By Amy Heydenrych
At the edge of a sand street in Dar es Salaam, a toddler plays with a spark plug in the shade of a tyre-less truck. He whirls it through the orange sand, a colourful game unfolding in his mind. I watch him laugh to himself through the tinted window of my taxi. My heart leaps back to afternoons spent sliding down grassy hills in flattened cardboard boxes in a country and time far away.
“Mzungu!” He points as I step out of the car. His mother – spotting my camera – picks him up and carries him inside one of the dusty doorways. She need not worry. I am not here to capture little children with my lens. This sunburnt street lined with its bored jobless men and desperate shopfronts serves one purpose only: to give me the images needed to assure foreign investors of their contribution to economic development.
They have a checklist that demands scenes of abundance, women being employed and hands holding fountains of grain.
These pictures will be emailed to countries their subjects will never see. They will be placed on billboards and websites by men who believe their USD 100 000 grant is enough to transform entire communities.
“Karibu!” The owner of the factory I am visiting clasps my arm with chapped hands. The dank, malt scent of the animal feed they are processing coils into my lungs. I hold in the urge to wheeze.
“Here is the raw product, here is the grain, here is the machine sponsored by your investors.” The dance is always the same, the owner awkwardly leading me through the details of a manufacturing process I will never understand.
“Take a picture of the new equipment,” he says. The light is too dark here. The reflection of the steel drum against my flash is too jarring. I take a few pictures I will never use, hoping the people I am here to capture are in the next room. The sawdust and grain speckled floor clears as we step into a white air-conditioned warehouse.
“This is where we make the packaging for the animal feeds,” he offers. Lines of women in white puffed hair nets hunch over in concentration like uniform rows of cotton crops.
I weave through each row, focusing on hands that flutter delicately over strips of plastic and knit them together, criss-crossing over and over again. Most of the women look down, willing me to disappear.
“Mambo vipi!” I offer shreds of basic Swahili with false gaiety, hoping to illicit a laugh or a smile. I am shark-like. All teeth.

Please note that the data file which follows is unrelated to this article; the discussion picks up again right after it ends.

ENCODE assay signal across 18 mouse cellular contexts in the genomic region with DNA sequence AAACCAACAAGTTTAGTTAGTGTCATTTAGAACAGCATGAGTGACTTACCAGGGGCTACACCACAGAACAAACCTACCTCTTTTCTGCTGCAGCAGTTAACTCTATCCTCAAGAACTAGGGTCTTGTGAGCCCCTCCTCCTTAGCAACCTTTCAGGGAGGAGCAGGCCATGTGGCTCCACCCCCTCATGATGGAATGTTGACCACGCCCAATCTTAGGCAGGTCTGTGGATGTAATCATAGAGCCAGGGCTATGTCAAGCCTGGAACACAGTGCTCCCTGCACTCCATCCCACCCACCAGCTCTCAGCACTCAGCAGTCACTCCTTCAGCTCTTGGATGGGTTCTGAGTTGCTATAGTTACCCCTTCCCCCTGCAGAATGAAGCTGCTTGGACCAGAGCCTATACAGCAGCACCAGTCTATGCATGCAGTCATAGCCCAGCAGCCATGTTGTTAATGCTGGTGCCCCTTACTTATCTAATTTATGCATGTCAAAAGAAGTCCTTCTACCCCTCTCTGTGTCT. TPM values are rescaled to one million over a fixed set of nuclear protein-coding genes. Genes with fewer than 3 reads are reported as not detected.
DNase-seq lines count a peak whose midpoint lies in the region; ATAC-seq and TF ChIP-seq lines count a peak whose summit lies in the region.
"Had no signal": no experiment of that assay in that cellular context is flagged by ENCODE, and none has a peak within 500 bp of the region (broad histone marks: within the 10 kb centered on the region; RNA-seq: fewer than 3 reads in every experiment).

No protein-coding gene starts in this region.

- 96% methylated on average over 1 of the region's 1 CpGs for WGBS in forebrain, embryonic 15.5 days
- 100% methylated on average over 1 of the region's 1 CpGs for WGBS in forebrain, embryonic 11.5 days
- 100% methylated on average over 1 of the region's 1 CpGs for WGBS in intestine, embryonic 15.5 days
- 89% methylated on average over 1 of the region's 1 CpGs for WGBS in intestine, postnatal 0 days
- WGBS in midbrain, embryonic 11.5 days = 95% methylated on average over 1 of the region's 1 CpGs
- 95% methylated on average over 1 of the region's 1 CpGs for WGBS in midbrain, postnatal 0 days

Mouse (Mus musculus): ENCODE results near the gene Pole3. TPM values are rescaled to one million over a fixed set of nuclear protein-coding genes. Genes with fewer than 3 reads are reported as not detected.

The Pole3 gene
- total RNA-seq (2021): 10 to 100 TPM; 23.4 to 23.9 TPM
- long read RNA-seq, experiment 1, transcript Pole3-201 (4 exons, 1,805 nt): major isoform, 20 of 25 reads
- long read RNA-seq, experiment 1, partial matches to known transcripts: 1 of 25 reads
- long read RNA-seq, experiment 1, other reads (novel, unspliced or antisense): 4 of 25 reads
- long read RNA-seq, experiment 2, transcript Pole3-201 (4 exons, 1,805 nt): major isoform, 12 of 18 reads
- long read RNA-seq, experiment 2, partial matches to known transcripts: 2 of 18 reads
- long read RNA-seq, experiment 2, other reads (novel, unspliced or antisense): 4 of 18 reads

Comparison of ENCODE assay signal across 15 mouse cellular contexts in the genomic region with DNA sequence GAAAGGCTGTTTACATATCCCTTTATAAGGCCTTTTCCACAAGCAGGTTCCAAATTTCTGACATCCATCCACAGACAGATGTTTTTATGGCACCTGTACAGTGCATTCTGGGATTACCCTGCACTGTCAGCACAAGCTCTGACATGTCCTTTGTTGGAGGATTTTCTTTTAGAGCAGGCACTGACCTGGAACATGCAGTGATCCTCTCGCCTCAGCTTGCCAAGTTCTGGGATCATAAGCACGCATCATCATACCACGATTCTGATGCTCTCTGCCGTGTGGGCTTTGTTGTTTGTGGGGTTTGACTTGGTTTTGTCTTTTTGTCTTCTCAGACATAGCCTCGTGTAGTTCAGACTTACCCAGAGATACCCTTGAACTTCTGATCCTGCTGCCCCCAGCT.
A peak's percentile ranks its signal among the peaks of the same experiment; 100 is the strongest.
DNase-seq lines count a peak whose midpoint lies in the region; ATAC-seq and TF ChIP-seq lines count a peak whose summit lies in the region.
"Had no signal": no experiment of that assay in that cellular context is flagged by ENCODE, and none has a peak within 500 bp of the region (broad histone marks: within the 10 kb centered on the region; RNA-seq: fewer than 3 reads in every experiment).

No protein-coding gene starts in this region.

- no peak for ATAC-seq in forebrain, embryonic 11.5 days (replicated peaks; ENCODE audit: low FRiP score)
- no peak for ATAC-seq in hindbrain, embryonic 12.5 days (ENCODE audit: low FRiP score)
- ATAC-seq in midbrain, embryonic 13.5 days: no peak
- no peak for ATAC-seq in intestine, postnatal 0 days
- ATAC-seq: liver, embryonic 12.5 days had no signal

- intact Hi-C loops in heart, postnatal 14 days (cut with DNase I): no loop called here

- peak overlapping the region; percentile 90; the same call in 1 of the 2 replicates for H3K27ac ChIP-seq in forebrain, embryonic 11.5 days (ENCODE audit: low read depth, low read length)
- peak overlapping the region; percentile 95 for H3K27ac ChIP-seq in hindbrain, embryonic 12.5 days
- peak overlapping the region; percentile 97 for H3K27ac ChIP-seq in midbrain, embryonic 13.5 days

My gaze is finally met by the strange contrast of cobalt eyes set in teak-coloured skin. Her exhausted beauty is strengthened in its fight against the elasticised hair net digging into her forehead and her stained overalls. Within the humming fluorescent glow of the factory floor, she shines a natural light.
This is the symbol I was hoping for. A young, female employee wearing the branded uniform of an investor-sponsored company. A picture guaranteed to be a banner on a website, or the compelling cover of a fund-raising proposal. A picture of hope. I twist my lens into focus. Her blue eyes gape open. She turns and whispers to the woman next to her. “She doesn’t want you to take her picture. Not looking like this. She is studying to be a teacher one day and is embarrassed for people to see her with her uniform on.”
My cheeks are red with heat. I am stained with shame. I know the burden of being a woman, of being an object, an arrangement of features assessed on its resemblance to another’s desire. I know the helpless rage of being forced, pushed and stepped on by those with more power.
Today I am the predator. I am the one with the power.
She is so perfect, hands tangled in a nest of shredded plastic, factory machines groaning in the background. Nobody has to know who she is. It doesn’t need to matter who she is.
I crouch on the cold ground, raising my camera between us like a weapon. “I’m sorry,” I whisper, and take the shot.